Helping people with computers... one answer at a time.
Online shopping is generally very safe, but online stores do need to make sure to keep each customer's information safe from the eyes of others.
When visiting an online shopping site I didn't log on - I just clicked the site from a google search. Someone else's shopping cart and info popped up. I'm concerned because I ordered from them recently. Of course it gave the option 'if I'm not "user name" click here', but why would I get someone else's information in the first place?
That's a little scary.
I'd want to see the amount of information that was presented before I passed final judgment, but even so - even if it was something as simple as their full name I'd consider that a privacy breach.
And I'd seriously reconsider shopping at that site again.
Let me review how this might have happened.
We typically think of web sites using cookies to keep track of who you are while you're logged in and when you return. Cookies, of course, are local to your machine and are not visible to search engines and the like, so they represent a fairly reasonable way to do the job.
But they're not the only way.
In practice, many sites use a combination of cookies and parameters on the URL to keep track of what's happening.
What do I mean by "parameters on the URL"? Well, consider this link to a fictitious online retailer:
That'll take you to a site, and you'll be greeted as "visitor".
Now consider this variation:
You'll be greeted as "Leo". Change the "Leo" to whatever you like, and it'll greet you by whatever you've entered. That "Name=" after the question mark is a parameter - in fact on any URL, everything after the question mark is one or more parameters to the page.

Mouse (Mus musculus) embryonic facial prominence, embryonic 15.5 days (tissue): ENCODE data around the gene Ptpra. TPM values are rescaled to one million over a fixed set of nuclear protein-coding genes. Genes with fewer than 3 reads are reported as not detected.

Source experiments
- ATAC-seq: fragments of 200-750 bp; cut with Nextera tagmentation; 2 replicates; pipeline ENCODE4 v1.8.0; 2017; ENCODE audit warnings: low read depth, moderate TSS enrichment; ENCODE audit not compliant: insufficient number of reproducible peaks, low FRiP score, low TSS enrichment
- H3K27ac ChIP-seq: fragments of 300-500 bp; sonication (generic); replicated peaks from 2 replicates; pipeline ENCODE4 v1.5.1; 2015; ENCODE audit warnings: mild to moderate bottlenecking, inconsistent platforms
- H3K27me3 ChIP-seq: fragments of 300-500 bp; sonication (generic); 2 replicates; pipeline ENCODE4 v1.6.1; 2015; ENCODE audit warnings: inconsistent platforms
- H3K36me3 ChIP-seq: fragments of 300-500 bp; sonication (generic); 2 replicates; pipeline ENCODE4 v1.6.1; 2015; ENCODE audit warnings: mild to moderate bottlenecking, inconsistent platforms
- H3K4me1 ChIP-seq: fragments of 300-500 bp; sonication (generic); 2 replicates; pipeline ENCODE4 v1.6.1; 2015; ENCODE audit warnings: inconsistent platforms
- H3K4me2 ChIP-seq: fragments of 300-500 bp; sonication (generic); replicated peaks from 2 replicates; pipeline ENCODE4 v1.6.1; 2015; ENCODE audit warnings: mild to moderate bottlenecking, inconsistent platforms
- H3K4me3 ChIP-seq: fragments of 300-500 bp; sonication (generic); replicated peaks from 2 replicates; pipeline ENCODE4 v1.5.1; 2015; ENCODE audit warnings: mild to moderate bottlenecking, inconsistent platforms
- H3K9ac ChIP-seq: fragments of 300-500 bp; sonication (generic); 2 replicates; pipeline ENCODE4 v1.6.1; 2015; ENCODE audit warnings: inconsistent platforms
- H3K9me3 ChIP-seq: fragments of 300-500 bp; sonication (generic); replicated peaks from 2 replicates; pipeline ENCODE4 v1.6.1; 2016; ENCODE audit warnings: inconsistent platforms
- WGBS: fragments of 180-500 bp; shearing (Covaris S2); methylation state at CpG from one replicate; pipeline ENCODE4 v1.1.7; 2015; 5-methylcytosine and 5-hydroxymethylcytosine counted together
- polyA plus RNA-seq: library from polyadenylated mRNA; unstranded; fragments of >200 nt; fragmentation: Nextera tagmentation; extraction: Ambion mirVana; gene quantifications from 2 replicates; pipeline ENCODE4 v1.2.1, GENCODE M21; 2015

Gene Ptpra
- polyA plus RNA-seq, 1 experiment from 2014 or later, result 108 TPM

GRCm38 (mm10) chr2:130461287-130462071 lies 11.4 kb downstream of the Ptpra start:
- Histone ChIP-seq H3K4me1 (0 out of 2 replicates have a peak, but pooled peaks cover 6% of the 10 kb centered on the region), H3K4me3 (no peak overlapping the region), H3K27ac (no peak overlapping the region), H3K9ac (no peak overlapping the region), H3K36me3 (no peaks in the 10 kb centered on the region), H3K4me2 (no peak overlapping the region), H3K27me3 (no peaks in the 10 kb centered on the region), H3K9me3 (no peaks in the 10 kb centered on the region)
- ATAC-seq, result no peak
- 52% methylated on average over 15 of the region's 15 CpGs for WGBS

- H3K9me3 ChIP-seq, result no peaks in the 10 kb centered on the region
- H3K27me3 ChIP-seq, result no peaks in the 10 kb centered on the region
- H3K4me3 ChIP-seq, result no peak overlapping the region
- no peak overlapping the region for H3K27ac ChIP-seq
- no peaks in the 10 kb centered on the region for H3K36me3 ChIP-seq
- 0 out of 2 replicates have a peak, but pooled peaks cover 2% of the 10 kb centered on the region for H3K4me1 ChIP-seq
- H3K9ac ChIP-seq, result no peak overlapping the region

Now, if you've looked, you're probably more likely to see parameters of the form:
... pf_rd_r=1QZ1KA166NCC9TNETGMW ...
In other words, parameter names are names that make no sense, and values that are indecipherable.
To you and me, maybe, but to the online store you might be visiting that might well be a customer ID reference, from which they can then pull your information from their databases so as to personalize your page.
Give someone else the link with that parameter and in a poorly designed system "they" could suddenly be "you".
So how'd a link with someone else's customer ID (or whatever might be encoded there) get into a search engine?
A few different ways.
Essentially any technique that search engines use to "discover" pages on the internet is fair game. That means:
Perhaps it really is a link on a web page somewhere on purpose. Not sure why, but it could happen.
Perhaps someone shared a link with someone ("hey, look at this cool product") and copied the entire URL including the encoded information into a discussion group that was later spidered by a search engine and added to the search index. This is actually pretty common as people don't clean up URLs before posting.
Perhaps the person shopping was using a toolbar provided by a search engine. Often toolbars also report back to the search engine URLS viewed, and these URLs are then added to the search index.
Regardless, it's there and apparently relevant enough to rank highly for whatever it is you searched for.
It's that simple.
I mentioned above that in a poorly designed system "they" could suddenly be "you".
That shouldn't happen.
What you've experienced - visiting a link and then seeing someone else's information for someone that was never on your computer - simply shouldn't happen. It's a privacy issue at least - even if you can't see anything else I don't want my name along side my shopping cart to be visible to anyone but me.
There are enough techniques available to web site designers to make sure that it doesn't happen.
I'd report the issue to the shopping site's customer service.
And then I'd think hard about whether I'd shop there again.
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